5th April 2018
Daily summary of the latest news and opinions from the world of independent education brought to you by Education Advisers...
A child attending a boarding school from the age of seven to 18 now costs up to half a million pounds, a study shows.
Boarding fees have seen an average annual rise of 4 per cent for each of the last five years. The national average of 11 years at a boarding school is currently £415,000 – compared with £340,000 in 2013
And the bill for sending a child to one of the country’s most expensive establishments has now hit £500,000.
Increasingly, many schools are catering for excessively wealthy families from Russia, China and the Middle East, where a British public school education is highly prized.
Some experts have said this shift has contributed to the fee rises, since these families have vast wealth and are willing to pay almost anything. They also expect top-of-the-range facilities, which must be paid for by schools through the fees.
Schools in London and the Home Counties tend to be more expensive but it is possible to experience a board for much less, with the cheapest schools costing a total of around £222,000.
At any boarding school, parents should expect to pay for uniform, sports kit, music tuition and school trips as well as the fees.
Read more: http://www.dailymail.co.uk/news/article-5579867/Sending-child-boarding-school-costs-500-000-fees-rise-4-five-years.html#ixzz5Bn3FG7Ek
Record proportion of sixth formers apply to higher education
Ucas says figures released today show the ‘enduring attraction’ of a full-time degree for young people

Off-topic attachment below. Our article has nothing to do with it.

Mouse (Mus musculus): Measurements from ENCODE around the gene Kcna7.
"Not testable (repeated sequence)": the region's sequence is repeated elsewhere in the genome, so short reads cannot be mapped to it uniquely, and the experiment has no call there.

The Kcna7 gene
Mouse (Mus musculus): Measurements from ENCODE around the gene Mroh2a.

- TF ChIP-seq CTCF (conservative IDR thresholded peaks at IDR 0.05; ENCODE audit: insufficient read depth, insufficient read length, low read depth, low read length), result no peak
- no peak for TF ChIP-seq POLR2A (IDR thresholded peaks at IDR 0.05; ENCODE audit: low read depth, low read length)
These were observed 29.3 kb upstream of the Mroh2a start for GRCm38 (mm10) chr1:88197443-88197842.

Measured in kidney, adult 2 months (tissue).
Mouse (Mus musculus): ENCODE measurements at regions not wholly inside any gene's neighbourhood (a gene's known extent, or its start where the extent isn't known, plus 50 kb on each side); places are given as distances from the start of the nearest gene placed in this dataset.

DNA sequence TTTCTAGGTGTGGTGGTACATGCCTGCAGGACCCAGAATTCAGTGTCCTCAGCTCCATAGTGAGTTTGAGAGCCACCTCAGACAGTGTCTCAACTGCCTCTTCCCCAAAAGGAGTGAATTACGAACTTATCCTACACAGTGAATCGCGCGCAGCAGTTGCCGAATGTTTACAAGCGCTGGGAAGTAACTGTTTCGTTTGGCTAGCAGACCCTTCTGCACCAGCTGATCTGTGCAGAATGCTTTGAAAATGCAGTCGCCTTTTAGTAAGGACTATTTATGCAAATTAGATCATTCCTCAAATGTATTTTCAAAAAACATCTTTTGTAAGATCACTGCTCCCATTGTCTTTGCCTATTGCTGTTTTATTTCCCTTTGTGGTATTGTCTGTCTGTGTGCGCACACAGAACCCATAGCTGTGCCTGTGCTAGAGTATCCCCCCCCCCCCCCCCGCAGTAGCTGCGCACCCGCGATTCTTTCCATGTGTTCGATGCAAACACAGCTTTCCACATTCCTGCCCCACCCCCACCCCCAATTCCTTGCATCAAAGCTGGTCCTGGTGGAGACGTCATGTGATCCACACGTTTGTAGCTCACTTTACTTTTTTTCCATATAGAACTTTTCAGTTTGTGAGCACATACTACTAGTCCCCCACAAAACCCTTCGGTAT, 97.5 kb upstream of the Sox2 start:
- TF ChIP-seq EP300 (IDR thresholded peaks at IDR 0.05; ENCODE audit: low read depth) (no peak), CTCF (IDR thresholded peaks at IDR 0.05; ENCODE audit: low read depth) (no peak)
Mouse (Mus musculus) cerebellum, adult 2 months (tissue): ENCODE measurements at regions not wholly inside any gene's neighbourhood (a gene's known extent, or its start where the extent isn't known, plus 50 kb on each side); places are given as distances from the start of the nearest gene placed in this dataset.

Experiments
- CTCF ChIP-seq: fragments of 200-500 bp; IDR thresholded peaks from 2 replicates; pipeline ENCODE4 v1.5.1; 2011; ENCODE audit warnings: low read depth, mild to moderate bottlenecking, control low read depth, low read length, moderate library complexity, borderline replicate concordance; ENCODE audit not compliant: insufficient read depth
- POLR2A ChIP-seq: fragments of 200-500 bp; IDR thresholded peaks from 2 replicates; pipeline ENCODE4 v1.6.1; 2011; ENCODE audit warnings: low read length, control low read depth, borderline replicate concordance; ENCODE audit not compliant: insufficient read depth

The proportion of sixth formers in the UK applying to enter higher education is higher than ever, figures from the university admissions body Ucas show.
A total of 37.8 per cent of 18-year-olds in England submitted applications before the end of March, which is 0.3 per cent more than this time last year.
A total of 47.6 per cent of their counterparts in Northern Ireland have applied (0 per cent change from 2017) while the figure for Scotland is 32.6 per cent (0.2 per cent down from 2017) and in Wales, it’s 32.4 per cent (0.3 per cent up from 2017).
The number of applicants from the EU has also risen, by 2 per cent from last year (to 46,040), while the number of applicants from other overseas countries has increased by 8 per cent to 65,440, which is also the highest on record.
Ucas figures show there are currently 230,320 English 18 year old applicants to higher education, and, although this is 3,000 (2 per cent) less than at this point last year the drop in actual numbers reflects a 2.3 per cent fall in the overall number of 18-year-olds in the population.
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